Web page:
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FreeClust: clustering made easy

An open source web-app for easy interactive clustering and cluster validation. Choose from several clustering algortihms, play with parameters and plot results in a fully interactive fashion. Clustering algortihms include: classical hierarchical clustering, and sparse hierarchical clustering to cluster high-dimensional data (with many more variables than samples). Validation module allows to estimate the optimal number of clusters and to assess the quality of performed clustering.

Access the running instance of the web-app here.

FreeClust was published in Analytical Chemistry.

Getting started

Run locally

Prerequisites

The app works on all major OS (Windows, macOS, standard Linux distributions) and requires a recent R installation. The R installation guide can be found on the official website.

The app depends on several packages which should be automatically installed when the app is launched for the first time:

  • magrittr (provides %>% operator)
  • shiny
  • shinyBS
  • shinycssloaders
  • data.table (for fast data processing)
  • pheatmap (provides a static heatmap plot)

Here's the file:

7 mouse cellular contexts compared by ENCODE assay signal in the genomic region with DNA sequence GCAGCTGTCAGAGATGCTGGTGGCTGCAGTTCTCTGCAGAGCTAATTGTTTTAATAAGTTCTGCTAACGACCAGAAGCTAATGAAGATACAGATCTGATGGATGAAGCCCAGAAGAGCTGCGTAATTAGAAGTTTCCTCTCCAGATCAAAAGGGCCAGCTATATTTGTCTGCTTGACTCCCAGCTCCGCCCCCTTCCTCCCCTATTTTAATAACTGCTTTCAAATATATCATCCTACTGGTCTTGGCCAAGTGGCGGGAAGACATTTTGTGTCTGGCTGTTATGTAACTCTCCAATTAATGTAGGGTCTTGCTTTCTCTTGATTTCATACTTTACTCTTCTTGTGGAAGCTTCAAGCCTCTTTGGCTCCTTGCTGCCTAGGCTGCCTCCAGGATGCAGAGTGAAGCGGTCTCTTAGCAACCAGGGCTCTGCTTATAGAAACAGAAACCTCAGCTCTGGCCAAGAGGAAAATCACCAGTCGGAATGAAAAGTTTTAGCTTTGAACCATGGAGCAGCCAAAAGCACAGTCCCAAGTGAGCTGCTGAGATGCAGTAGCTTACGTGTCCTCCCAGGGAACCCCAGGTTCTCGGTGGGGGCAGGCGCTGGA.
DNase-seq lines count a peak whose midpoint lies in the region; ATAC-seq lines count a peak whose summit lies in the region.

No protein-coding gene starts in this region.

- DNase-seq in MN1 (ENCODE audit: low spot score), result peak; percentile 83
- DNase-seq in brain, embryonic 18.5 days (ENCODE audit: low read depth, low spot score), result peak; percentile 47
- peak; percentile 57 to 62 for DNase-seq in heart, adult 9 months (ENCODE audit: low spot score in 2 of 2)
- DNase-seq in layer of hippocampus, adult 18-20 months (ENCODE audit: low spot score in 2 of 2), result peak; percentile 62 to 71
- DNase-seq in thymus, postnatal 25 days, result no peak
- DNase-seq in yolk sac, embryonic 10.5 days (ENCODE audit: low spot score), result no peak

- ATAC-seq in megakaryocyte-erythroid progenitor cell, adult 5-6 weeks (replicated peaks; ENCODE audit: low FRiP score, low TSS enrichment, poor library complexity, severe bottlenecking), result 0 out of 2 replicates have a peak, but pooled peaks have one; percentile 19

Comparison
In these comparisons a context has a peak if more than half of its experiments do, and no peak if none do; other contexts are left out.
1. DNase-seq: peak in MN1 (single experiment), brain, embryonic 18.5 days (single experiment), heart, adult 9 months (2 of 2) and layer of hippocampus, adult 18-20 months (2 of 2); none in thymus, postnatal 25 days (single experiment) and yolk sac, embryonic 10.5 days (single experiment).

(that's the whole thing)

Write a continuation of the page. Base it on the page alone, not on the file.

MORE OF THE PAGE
• heatmaply (provides an interactive heatmap)
  • ggplot2 (for plotting in the cluster validation module)
  • RColorBrewer (provides brewer.pal)
  • sparcl (provides sparse hierarchical and k-means clustering)
  • dtw (provides Dynamic Time Warping)
  • factoextra (provides cluster validation)

The complete list of dependencies can also be manually installed from the R console by typing:

install.packages(c("shiny", "shinyBS", "shinycssloaders",
                  "data.table",
                  "ggplot2", 
                  "pheatmap", "heatmaply",
                  "RColorBrewer", "ggthemes",
                  "sparcl", "dtw", "factoextra")) 

For new R users, once you have installed R, we recommend to use R from Rstudio. It provides an excellent programming interface and makes it slightly easier to run shiny apps with a single click! Instructions for installation can be found on the Rstudio website. After downloading the source code, open server.R or ui.R and click Run App button in the upper right corner of the window with the code. All missing packages should be downloaded and installed automatically during the first run of the app.

Install and run

First, download the latest version of the app directly from the GitHub repository(green button Clone or download, download as zip). Unzip the folder and place it in your favorite location.

If you have installed RStudio, launch it and go to File -> Open Project. Navigate to the location where you placed the app and open the file freeclust.Rproj. This will load the app in the current Rstudio session. To start the app, open the server.R or the ui.R file in the Rstudio session, then click the Run App button with a green triangle in the upper right corner of the window with code open.

If you have R but did not (or do not want to) install Rstudio, you can also start the app directly from your OS's command line with:

R -e "shiny::runApp('path-to-application-folder')"

Then, open your web browser and point to the address given by the output of that command.